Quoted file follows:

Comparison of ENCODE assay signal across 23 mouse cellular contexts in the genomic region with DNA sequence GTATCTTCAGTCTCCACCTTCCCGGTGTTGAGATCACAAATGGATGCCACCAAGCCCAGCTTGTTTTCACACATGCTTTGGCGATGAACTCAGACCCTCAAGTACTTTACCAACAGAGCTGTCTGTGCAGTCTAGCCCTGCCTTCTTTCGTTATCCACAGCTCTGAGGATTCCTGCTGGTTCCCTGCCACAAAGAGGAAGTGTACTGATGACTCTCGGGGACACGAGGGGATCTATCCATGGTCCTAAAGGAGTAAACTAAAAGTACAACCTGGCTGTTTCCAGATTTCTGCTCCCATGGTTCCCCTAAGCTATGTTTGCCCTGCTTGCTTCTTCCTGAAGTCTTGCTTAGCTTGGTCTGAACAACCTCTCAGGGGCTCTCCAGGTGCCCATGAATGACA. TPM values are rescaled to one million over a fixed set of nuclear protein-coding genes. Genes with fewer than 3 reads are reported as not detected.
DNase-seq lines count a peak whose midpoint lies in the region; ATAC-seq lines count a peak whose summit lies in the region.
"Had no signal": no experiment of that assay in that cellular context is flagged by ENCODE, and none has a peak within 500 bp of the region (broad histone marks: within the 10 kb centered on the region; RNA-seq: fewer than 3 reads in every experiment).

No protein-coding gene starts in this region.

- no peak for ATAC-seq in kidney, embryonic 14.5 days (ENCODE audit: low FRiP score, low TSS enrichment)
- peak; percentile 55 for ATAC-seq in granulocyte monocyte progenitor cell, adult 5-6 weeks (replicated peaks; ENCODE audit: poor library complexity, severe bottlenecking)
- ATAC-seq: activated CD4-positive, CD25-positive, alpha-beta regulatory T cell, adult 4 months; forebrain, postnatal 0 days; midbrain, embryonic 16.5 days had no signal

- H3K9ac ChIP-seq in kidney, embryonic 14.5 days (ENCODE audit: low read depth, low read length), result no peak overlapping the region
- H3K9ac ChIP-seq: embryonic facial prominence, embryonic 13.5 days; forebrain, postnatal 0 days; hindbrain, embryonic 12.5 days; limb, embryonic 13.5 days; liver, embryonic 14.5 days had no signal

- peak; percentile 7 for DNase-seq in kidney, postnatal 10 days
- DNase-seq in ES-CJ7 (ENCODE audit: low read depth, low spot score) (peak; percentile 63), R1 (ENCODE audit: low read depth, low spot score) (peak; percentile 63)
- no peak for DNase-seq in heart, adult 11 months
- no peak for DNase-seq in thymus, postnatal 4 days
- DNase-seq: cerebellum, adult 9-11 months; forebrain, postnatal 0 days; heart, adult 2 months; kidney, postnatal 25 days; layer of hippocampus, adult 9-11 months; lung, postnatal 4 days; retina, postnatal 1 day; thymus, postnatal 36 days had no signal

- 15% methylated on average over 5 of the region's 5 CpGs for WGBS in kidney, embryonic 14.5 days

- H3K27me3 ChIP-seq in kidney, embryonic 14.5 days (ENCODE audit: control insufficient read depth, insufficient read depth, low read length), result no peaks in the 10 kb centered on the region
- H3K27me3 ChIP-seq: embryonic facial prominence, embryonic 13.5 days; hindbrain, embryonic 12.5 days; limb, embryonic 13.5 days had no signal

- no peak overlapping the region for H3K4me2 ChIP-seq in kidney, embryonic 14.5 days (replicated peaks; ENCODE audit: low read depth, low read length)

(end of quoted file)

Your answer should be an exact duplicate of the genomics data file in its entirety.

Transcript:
Comparison of ENCODE assay signal across 23 mouse cellular contexts in the genomic region with DNA sequence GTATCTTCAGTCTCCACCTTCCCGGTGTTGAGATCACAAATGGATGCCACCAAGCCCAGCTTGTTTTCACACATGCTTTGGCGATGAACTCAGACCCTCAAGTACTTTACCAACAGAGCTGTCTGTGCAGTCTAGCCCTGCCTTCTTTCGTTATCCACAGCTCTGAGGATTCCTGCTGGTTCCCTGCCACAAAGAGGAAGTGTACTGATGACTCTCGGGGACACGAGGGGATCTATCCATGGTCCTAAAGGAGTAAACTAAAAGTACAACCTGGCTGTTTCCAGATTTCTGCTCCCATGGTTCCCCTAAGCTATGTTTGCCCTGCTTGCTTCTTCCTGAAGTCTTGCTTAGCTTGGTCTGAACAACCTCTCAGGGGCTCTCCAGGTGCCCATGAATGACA. TPM values are rescaled to one million over a fixed set of nuclear protein-coding genes. Genes with fewer than 3 reads are reported as not detected.
DNase-seq lines count a peak whose midpoint lies in the region; ATAC-seq lines count a peak whose summit lies in the region.
"Had no signal": no experiment of that assay in that cellular context is flagged by ENCODE, and none has a peak within 500 bp of the region (broad histone marks: within the 10 kb centered on the region; RNA-seq: fewer than 3 reads in every experiment).

No protein-coding gene starts in this region.

- no peak for ATAC-seq in kidney, embryonic 14.5 days (ENCODE audit: low FRiP score, low TSS enrichment)
- peak; percentile 55 for ATAC-seq in granulocyte monocyte progenitor cell, adult 5-6 weeks (replicated peaks; ENCODE audit: poor library complexity, severe bottlenecking)
- ATAC-seq: activated CD4-positive, CD25-positive, alpha-beta regulatory T cell, adult 4 months; forebrain, postnatal 0 days; midbrain, embryonic 16.5 days had no signal

- H3K9ac ChIP-seq in kidney, embryonic 14.5 days (ENCODE audit: low read depth, low read length), result no peak overlapping the region
- H3K9ac ChIP-seq: embryonic facial prominence, embryonic 13.5 days; forebrain, postnatal 0 days; hindbrain, embryonic 12.5 days; limb, embryonic 13.5 days; liver, embryonic 14.5 days had no signal

- peak; percentile 7 for DNase-seq in kidney, postnatal 10 days
- DNase-seq in ES-CJ7 (ENCODE audit: low read depth, low spot score) (peak; percentile 63), R1 (ENCODE audit: low read depth, low spot score) (peak; percentile 63)
- no peak for DNase-seq in heart, adult 11 months
- no peak for DNase-seq in thymus, postnatal 4 days
- DNase-seq: cerebellum, adult 9-11 months; forebrain, postnatal 0 days; heart, adult 2 months; kidney, postnatal 25 days; layer of hippocampus, adult 9-11 months; lung, postnatal 4 days; retina, postnatal 1 day; thymus, postnatal 36 days had no signal

- 15% methylated on average over 5 of the region's 5 CpGs for WGBS in kidney, embryonic 14.5 days

- H3K27me3 ChIP-seq in kidney, embryonic 14.5 days (ENCODE audit: control insufficient read depth, insufficient read depth, low read length), result no peaks in the 10 kb centered on the region
- H3K27me3 ChIP-seq: embryonic facial prominence, embryonic 13.5 days; hindbrain, embryonic 12.5 days; limb, embryonic 13.5 days had no signal

- no peak overlapping the region for H3K4me2 ChIP-seq in kidney, embryonic 14.5 days (replicated peaks; ENCODE audit: low read depth, low read length)